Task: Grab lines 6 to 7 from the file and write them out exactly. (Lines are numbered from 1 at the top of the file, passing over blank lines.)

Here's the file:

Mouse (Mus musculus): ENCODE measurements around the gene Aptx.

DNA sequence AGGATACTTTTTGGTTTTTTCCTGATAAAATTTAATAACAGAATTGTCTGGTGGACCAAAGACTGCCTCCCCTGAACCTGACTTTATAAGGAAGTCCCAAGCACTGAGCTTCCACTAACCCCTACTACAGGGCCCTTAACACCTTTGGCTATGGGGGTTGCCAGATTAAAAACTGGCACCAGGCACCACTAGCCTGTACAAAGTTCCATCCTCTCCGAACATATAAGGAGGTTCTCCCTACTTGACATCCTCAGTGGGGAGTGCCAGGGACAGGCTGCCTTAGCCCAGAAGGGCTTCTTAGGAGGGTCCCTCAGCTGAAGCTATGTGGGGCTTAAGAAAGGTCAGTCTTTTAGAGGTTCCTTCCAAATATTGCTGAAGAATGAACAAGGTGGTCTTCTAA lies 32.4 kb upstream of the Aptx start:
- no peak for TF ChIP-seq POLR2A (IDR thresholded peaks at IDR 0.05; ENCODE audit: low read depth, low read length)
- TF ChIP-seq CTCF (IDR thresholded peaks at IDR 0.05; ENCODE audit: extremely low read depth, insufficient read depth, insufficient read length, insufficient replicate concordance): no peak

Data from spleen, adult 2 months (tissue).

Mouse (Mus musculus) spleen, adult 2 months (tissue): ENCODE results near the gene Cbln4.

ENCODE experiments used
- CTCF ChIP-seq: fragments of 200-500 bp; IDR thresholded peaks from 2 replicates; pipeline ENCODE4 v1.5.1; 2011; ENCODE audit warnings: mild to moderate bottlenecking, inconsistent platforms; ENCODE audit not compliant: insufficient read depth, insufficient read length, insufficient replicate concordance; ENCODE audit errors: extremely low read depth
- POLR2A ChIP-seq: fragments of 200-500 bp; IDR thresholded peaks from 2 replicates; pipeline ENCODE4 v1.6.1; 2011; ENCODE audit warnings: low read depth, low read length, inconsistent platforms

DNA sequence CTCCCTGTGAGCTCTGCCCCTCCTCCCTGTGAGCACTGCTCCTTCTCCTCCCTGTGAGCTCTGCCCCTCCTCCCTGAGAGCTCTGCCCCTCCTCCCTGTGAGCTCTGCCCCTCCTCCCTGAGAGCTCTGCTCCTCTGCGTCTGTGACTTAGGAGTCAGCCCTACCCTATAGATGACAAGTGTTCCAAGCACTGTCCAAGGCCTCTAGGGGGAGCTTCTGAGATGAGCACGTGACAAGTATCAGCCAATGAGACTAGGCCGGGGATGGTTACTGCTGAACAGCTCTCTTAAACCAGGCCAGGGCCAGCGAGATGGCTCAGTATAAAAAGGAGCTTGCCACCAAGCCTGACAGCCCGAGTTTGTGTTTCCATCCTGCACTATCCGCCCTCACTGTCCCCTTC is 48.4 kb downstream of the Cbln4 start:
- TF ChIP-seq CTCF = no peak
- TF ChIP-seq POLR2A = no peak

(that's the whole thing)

Mouse (Mus musculus) spleen, adult 2 months (tissue): ENCODE results near the gene Cbln4.

ENCODE experiments used